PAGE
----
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Russia Must Be Punished for Invasion, Ukraine's Zelenskyy Tells UN

Ukrainian President Volodymyr Zelenskyy addresses the 77th session of the United Nations General Assembly via video message, at U.N. headquarters in New York, Sept. 21, 2022.
Ukrainian President Volodymyr Zelenskyy addresses the 77th session of the United Nations General Assembly via video message, at U.N. headquarters in New York, Sept. 21, 2022.

Ukraine's president demanded Wednesday that Russia be punished for its illegal war against his people, telling world leaders that Moscow will be forced to end the war it started.

"A crime has been committed against Ukraine, and we demand just punishment," Volodymyr Zelenskyy said in a prerecorded video address. Member states had voted to allow him to send his speech to the U.N. General Assembly because he could not travel there in person.

He said Moscow must pay for its February 24 invasion and the subsequent bombings and reported atrocities it has carried out against his people, of whom thousands have been killed and millions displaced.

"A special tribunal should be created to punish Russia for the crime of aggression against our state," he said.

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Zelenskyy spoke passionately in English throughout his nearly half-hour-long remarks. His wife, first lady Olena Zelenska, was at Ukraine's table in the General Assembly Hall, accompanied by the country's prime minister, foreign minister and U.N. ambassador.

Russia sent a deputy ambassador and another junior diplomat to observe the proceedings.

Preconditions for peace

Zelenskyy laid out what he said were his five preconditions for peace.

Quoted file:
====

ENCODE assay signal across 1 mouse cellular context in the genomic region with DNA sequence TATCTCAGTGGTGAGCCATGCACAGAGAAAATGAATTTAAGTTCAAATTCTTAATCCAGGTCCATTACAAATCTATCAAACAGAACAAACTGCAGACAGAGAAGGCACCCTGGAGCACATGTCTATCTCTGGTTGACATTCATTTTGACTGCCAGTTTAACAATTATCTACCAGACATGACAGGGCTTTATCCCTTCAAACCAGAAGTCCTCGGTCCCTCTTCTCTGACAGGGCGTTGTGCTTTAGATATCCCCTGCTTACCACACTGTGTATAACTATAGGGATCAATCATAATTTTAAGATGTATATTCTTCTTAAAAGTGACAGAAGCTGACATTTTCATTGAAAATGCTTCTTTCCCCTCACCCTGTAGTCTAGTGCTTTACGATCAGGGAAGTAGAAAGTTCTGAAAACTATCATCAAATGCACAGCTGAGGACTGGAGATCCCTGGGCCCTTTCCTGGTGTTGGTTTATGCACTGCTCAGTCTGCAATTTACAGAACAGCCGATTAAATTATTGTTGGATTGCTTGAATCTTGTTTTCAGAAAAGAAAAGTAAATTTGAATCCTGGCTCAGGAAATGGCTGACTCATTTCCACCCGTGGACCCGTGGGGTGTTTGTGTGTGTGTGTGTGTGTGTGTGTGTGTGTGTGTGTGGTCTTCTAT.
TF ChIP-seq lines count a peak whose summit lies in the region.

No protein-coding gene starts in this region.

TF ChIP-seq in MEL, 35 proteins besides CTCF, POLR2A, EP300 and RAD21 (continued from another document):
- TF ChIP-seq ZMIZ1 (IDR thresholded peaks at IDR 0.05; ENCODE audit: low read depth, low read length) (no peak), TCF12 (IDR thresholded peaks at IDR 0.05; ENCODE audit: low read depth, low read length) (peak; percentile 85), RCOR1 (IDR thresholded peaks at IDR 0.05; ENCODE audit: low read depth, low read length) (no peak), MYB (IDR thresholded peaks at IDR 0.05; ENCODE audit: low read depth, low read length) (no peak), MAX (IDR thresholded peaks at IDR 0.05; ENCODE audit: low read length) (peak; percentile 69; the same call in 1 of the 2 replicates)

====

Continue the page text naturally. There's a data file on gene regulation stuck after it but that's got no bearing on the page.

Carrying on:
"Punishment for aggression, protection of life, restoration of security and territorial integrity, security guarantees, and determination to defend oneself," he said. "This is the formula of crime and punishment."

That includes monetary reparations from Moscow, he said, "one of the most terrible punishments for Russian officials who value money above everything else."

He said that Ukraine wants peace, and only one country — Russia — does not.

"We are ready for peace, but true, honest and fair peace," he said.

Russia, he said, is afraid of "real negotiations" and suggests them only to slow its retreat from Ukraine.

"They talk about the talks but announce military mobilization," he noted.

President Vladimir Putin of Russia said earlier Wednesday he was calling up 300,000 more soldiers to fight in the war. He also announced referenda in four occupied areas of Ukraine in the coming days.

Countries can no longer stay on the sidelines, Zelenskyy said.

"Those who speak of neutrality, when human values and peace are under attack, mean something else. They talk about indifference — everyone for themselves," he said.

He said his country had exercised its right to self-defense under the U.N. Charter and called on nations to support its fight.

"For us, this is a war for life," he declared. "That is why we need defense support — weapons, military equipment and shells; offensive weapons, a long-range one is enough to liberate our land; and defensive systems, above all, air defense."

He promised that with adequate arms, his people could return the Ukrainian flag to all its territories.

"But we need time," he said.

He ended his address with what has become Ukraine's familiar rallying cry: "Slava Ukraini" — "Glory to Ukraine" — and was met with nearly a minute of applause from the crowded assembly hall, some delegates rising to their feet.

Russian Foreign Minister Sergey Lavrov will deliver his address in person on Saturday. He is also likely to have strong words for Kyiv at a ministerial-level U.N. Security Council meeting on Thursday. The chief prosecutor of the International Criminal Court will brief members at that meeting.